Passport Day in the USA isn't just an appointment-free day to stand in line for passports that probably should have applied for eons ago. If it were, it would at least be more convenient to accomplish on a Saturday. But, to make things a little more pleasant for adults and kids, the regional passport agencies and many of the passport acceptance facilities (like your local post office) will be sponsoring fun events to coincide with Passport Day. Activities at prior Passport Day events have varied by location, but have included catered snacks, entertainment for children and other diversions. As Saturday, September 17, 2011 gets closer, check back with the official Passport Day site to find events and locations in your area.

Of course, not everyone has to apply in person. If you're just renewing a passport that was issued within the last 15 years (and when you were at least 16 years of age) and your old one is in fairly decent shape, you can renew by mail. However, if any of the following apply to you:
  • You're applying for a U.S. passport for the first time
  • You changed your name since your last passport was submitted, but are unable to legally document the name change
  • You're under age 16
  • You previously had a passport but:
    • it was lost, stolen or damaged
    • it was issued more than 15 years ago
    • you were under age 16 when it was issued
then you'll need to apply for a passport in person. For adults, that means you'll need to:

1) Fill out a Form DS-11, but don't sign it until instructed to do so.

2) Submit Form DS-11 in person at a Regional Passport Agency or Passport Acceptance Facility. (If you're not attending Passport Day, be sure to make to make an appointment if one is required at your preferred location.)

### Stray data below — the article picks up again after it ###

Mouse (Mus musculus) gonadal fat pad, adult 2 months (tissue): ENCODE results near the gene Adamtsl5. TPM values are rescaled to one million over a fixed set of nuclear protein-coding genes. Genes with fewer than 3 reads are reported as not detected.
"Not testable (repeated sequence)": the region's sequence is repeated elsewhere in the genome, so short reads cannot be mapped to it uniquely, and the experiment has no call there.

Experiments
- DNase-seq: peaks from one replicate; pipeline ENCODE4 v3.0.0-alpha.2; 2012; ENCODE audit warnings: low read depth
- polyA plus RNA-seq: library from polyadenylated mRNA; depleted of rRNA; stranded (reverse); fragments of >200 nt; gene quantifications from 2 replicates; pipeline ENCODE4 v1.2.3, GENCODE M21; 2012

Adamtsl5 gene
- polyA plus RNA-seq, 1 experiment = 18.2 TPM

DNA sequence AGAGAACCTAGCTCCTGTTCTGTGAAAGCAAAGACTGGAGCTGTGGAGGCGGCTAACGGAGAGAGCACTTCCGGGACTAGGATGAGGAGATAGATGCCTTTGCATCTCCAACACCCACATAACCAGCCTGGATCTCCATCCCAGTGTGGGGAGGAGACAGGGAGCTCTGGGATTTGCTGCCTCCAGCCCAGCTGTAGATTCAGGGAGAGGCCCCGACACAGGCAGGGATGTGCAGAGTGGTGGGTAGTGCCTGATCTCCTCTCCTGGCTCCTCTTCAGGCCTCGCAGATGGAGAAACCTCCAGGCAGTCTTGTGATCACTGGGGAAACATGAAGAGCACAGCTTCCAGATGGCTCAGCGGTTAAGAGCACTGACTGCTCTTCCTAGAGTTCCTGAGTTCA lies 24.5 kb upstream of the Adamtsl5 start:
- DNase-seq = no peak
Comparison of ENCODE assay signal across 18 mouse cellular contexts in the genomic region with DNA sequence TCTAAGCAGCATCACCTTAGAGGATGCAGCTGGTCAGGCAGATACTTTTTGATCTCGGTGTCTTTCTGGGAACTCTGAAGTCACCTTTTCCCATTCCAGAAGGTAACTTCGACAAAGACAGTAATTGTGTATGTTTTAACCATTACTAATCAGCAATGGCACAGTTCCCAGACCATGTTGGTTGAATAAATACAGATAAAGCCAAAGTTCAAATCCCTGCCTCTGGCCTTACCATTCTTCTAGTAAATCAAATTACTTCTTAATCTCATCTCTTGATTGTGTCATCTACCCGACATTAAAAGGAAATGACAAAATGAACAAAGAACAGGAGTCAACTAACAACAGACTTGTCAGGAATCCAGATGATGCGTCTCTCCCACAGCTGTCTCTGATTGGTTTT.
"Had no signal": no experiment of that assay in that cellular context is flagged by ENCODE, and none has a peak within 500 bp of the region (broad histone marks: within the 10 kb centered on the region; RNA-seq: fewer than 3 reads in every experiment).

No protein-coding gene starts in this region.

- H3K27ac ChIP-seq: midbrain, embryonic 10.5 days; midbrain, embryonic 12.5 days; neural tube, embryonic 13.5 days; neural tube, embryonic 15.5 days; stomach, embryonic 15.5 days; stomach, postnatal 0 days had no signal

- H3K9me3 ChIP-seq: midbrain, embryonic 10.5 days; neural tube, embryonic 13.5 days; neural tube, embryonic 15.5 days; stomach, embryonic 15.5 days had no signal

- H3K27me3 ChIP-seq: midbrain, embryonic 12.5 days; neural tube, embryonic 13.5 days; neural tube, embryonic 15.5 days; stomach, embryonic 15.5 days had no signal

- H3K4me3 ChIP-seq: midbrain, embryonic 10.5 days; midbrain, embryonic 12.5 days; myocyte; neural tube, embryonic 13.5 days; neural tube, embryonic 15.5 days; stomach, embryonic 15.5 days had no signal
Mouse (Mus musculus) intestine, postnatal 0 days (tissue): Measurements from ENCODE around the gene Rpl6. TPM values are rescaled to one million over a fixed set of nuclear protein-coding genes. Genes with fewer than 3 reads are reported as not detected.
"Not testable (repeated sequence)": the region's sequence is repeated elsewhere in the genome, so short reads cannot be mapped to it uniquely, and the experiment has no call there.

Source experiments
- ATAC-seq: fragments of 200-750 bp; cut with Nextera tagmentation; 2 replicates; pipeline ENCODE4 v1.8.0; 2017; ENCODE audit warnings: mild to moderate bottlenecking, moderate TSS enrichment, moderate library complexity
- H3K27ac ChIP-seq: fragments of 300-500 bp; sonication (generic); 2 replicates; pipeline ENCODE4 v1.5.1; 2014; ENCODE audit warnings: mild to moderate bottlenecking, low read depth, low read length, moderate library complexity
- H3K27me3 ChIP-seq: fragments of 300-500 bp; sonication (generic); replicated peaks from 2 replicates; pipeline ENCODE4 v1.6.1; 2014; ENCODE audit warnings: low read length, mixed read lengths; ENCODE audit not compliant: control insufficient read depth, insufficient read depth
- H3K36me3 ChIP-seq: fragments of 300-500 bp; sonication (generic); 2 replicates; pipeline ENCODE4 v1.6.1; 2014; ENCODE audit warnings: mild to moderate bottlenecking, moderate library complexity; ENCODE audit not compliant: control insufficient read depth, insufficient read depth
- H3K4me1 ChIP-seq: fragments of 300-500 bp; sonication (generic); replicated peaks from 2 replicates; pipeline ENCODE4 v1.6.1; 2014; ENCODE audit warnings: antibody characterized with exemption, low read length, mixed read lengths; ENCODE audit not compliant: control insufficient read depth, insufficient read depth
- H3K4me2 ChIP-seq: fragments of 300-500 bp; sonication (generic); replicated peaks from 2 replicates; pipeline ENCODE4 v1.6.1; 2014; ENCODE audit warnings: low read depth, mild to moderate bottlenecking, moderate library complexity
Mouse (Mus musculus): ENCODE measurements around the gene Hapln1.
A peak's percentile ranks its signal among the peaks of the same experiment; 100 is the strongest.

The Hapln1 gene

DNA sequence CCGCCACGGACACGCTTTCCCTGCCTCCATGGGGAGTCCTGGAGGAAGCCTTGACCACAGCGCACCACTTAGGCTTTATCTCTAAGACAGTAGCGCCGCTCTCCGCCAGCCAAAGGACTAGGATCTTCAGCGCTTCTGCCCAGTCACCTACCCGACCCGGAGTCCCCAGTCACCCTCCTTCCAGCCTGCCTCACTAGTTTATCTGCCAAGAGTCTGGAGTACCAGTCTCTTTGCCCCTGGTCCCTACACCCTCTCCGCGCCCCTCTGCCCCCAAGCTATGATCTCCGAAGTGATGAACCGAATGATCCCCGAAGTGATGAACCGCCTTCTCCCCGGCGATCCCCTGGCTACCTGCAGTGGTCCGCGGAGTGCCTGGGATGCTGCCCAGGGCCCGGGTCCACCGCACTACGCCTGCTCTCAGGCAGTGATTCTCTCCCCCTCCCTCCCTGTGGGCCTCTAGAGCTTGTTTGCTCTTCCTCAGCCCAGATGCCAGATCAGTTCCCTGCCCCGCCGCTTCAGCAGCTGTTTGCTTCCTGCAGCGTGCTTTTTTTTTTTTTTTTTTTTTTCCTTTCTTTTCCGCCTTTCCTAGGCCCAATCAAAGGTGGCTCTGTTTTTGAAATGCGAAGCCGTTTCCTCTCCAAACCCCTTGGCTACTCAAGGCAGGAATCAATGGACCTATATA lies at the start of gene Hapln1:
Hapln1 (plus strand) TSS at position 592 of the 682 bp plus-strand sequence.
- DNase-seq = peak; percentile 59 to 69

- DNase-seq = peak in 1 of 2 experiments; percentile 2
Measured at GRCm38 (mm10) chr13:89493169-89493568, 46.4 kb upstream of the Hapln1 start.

3) Submit evidence of citizenship. (Your documents will be returned to you with your shiny new passport.) Be prepared to present one of the following to prove you really are an American:

--Previously issued, undamaged passport
--Certified birth certificate (i.e., bearing a registrar's raised, embossed, impressed or multicolored seal, the registrar's signature, and the date the certificate was filed with the registrar's office, which must be within 1 year of birth)
--Consular Report of Birth Abroad
--Naturalization certificate
--Certificate of Citizenship

If you can't provide any primary evidence of U.S. citizenship -- let's say your parents (Christopher Walken and Sissy Spacek) decided to move underground during the Cuban Missile Crisis before you were born and your birth wasn't exactly documented -- you can submit secondary evidence of your citizenship.

(Just make sure to apply more than six weeks before you and your bride, Alicia Silverstone, plan to leave on your honeymoon.)

4) Present identification (e.g., any one of the following to prove you are who you claim to be):

--Previously issued undamaged passport
--Naturalization certificate
--Valid driver's license*
--Current (city, state or federal) Government ID
--Current U.S. military ID

*If you submit your application and evidence at a Passport Acceptance Facility like a post office (instead of at a regional passport agency) and your proof of identification is an out-of-state driver's license, you'll need to provide a second form of identification bearing your photo, full name, date of birth and the document's date of issuance.

5) Submit a photocopy of whatever identification you presented in step #4. (Just to be clear, you'll give the representative your actual proof of citizenship, which will be returned later; however, you'll just show your actual proof of identification and then provide a photocopy, which will not be returned.)

6) Pay the fee(s) associated with your application.

7) Provide two identical passport photos, in accordance with photo requirements, but do not attach them to the DS-11.